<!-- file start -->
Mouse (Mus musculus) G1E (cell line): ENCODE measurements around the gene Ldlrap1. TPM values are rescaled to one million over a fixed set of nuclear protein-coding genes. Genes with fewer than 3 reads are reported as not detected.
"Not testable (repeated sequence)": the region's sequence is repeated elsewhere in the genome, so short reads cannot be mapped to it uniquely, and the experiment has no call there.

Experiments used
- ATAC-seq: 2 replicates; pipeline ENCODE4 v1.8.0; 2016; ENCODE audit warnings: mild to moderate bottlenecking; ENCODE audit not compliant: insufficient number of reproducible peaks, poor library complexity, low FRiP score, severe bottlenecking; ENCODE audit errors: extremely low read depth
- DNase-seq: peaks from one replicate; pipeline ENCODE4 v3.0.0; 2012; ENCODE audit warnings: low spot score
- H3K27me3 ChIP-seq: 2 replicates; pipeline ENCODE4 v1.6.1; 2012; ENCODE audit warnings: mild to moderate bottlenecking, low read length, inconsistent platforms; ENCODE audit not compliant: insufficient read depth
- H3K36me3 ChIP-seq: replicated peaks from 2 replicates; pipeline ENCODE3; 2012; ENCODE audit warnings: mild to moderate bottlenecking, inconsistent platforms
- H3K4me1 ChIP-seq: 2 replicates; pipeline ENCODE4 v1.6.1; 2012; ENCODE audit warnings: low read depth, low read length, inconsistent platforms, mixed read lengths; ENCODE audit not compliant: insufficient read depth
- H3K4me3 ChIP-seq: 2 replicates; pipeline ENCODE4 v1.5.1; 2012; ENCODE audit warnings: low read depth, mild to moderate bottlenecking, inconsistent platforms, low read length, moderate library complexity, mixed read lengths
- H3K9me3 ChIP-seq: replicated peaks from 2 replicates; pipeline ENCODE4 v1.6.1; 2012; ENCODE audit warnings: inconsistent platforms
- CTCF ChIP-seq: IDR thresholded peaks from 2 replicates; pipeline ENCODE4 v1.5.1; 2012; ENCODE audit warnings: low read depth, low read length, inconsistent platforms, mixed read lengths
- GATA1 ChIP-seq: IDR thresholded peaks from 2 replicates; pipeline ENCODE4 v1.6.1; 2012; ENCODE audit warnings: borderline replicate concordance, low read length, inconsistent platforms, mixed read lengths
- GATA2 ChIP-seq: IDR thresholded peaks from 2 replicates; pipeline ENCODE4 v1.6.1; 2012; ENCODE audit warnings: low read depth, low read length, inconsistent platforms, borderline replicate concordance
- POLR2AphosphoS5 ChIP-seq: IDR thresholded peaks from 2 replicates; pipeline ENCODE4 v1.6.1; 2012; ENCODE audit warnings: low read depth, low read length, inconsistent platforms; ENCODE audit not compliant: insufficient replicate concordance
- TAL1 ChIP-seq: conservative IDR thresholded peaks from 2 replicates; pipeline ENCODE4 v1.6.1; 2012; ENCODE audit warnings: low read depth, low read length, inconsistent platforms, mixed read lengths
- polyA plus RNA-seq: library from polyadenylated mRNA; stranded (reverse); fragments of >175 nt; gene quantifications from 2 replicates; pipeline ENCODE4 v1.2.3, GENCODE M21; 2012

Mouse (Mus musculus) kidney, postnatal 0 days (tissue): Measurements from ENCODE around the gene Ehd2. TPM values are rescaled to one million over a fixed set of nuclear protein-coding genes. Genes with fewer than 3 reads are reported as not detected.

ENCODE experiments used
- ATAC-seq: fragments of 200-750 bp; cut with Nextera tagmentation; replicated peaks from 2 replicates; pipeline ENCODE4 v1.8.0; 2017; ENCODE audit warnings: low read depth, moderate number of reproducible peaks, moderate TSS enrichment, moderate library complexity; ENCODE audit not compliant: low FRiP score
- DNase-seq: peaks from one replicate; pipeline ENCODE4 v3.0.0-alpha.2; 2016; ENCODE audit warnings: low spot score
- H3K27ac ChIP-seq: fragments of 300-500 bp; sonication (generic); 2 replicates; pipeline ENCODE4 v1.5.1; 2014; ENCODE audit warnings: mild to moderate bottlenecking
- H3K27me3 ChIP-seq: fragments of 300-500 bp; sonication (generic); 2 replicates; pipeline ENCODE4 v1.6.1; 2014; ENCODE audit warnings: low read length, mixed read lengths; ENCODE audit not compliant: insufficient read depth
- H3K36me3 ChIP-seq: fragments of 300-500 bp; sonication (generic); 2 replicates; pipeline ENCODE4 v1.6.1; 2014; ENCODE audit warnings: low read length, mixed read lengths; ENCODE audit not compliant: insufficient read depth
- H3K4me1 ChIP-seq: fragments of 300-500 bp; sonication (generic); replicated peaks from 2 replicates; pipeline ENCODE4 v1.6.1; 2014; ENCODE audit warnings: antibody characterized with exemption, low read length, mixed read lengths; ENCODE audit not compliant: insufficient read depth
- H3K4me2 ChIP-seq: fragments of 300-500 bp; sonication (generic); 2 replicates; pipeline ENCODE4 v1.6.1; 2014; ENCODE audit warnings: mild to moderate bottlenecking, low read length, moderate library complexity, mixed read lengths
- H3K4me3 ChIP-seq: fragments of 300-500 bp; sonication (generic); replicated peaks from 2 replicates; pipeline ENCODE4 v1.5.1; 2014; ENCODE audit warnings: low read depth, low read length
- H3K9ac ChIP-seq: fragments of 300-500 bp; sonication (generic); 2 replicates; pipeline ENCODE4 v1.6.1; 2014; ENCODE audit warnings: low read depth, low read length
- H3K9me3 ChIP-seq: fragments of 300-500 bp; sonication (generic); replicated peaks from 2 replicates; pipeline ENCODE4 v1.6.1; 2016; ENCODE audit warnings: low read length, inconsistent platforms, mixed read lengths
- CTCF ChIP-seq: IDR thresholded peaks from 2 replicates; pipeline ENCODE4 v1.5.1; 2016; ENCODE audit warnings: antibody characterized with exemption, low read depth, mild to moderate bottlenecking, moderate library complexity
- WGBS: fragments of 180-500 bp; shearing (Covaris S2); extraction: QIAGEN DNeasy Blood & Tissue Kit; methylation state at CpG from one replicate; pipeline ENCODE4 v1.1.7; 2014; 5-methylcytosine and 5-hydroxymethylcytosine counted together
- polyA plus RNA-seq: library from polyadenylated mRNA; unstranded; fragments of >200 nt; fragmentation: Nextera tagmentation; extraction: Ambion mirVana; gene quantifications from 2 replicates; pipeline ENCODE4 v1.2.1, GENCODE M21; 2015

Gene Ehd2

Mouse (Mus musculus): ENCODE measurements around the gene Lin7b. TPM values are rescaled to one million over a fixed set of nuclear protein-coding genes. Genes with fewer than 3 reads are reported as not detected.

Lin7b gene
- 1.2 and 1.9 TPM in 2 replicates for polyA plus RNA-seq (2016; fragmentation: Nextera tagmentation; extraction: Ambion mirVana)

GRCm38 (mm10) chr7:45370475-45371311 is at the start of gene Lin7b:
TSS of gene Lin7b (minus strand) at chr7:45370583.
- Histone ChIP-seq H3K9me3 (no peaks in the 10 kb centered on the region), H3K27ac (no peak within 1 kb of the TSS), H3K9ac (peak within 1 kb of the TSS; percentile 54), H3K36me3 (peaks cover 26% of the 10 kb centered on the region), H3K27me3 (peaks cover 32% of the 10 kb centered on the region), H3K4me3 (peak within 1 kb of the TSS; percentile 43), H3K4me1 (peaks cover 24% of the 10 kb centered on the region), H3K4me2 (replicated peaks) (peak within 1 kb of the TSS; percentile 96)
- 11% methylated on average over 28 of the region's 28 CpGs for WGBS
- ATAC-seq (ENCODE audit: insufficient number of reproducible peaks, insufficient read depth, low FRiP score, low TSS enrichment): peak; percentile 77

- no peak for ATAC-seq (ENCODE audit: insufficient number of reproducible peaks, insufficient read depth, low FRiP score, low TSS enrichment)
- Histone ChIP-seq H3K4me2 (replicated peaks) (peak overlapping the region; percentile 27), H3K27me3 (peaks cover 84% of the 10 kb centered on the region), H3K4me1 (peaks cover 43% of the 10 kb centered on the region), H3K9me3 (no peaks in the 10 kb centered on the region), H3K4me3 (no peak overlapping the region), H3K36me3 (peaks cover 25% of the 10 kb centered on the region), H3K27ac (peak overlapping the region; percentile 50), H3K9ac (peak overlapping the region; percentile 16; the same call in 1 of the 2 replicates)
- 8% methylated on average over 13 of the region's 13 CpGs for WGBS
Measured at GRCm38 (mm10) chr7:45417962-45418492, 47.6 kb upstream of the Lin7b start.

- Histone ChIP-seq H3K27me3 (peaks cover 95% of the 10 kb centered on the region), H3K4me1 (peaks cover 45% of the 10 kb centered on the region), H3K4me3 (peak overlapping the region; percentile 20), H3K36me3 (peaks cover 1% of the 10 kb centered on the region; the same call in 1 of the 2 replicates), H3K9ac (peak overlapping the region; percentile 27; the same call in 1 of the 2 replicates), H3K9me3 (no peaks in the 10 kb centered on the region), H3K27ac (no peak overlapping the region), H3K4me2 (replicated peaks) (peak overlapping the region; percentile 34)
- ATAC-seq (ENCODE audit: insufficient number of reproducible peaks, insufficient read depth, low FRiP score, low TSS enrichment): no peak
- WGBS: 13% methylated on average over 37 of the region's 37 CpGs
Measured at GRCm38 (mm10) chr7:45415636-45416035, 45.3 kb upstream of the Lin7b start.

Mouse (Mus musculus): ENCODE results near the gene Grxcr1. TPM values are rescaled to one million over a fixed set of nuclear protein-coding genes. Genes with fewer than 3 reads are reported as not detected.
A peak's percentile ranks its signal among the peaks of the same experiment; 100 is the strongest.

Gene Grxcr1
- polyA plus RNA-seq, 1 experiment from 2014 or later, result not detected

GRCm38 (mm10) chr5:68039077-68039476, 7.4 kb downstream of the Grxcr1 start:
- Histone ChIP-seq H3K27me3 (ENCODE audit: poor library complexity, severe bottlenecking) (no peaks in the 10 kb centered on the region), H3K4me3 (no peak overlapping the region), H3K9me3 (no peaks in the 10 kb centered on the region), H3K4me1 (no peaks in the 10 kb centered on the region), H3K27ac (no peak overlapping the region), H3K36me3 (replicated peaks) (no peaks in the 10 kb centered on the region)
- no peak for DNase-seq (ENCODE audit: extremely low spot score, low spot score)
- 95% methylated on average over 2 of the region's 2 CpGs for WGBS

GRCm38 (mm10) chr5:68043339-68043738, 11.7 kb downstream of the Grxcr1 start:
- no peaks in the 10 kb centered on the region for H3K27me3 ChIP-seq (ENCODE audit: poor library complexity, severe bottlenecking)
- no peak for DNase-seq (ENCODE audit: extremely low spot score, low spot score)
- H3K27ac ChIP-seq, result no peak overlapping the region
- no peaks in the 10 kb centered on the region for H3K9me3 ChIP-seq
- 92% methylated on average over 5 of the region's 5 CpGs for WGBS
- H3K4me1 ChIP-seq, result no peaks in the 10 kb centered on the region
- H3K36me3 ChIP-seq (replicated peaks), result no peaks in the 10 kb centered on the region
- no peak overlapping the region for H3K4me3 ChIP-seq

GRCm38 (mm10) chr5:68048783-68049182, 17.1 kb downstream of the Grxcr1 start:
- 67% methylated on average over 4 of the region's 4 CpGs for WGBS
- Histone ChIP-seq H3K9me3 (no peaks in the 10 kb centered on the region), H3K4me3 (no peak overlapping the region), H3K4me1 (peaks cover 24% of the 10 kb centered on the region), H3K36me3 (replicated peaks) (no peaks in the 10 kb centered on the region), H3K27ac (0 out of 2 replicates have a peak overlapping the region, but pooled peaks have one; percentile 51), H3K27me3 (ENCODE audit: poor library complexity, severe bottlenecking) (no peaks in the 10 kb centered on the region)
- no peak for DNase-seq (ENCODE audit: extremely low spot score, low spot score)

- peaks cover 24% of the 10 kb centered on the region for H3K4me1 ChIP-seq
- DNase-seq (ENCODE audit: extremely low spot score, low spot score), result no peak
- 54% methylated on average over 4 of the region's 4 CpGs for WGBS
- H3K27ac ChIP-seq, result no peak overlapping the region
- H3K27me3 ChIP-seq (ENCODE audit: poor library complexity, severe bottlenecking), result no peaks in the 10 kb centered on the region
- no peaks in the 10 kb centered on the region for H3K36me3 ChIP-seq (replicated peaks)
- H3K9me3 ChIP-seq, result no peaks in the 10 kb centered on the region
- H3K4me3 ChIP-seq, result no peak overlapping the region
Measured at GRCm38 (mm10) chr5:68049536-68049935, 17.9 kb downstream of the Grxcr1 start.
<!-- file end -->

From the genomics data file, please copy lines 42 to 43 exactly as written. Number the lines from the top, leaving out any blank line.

- Histone ChIP-seq H3K4me2 (replicated peaks) (peak overlapping the region; percentile 27), H3K27me3 (peaks cover 84% of the 10 kb centered on the region), H3K4me1 (peaks cover 43% of the 10 kb centered on the region), H3K9me3 (no peaks in the 10 kb centered on the region), H3K4me3 (no peak overlapping the region), H3K36me3 (peaks cover 25% of the 10 kb centered on the region), H3K27ac (peak overlapping the region; percentile 50), H3K9ac (peak overlapping the region; percentile 16; the same call in 1 of the 2 replicates)
- 8% methylated on average over 13 of the region's 13 CpGs for WGBS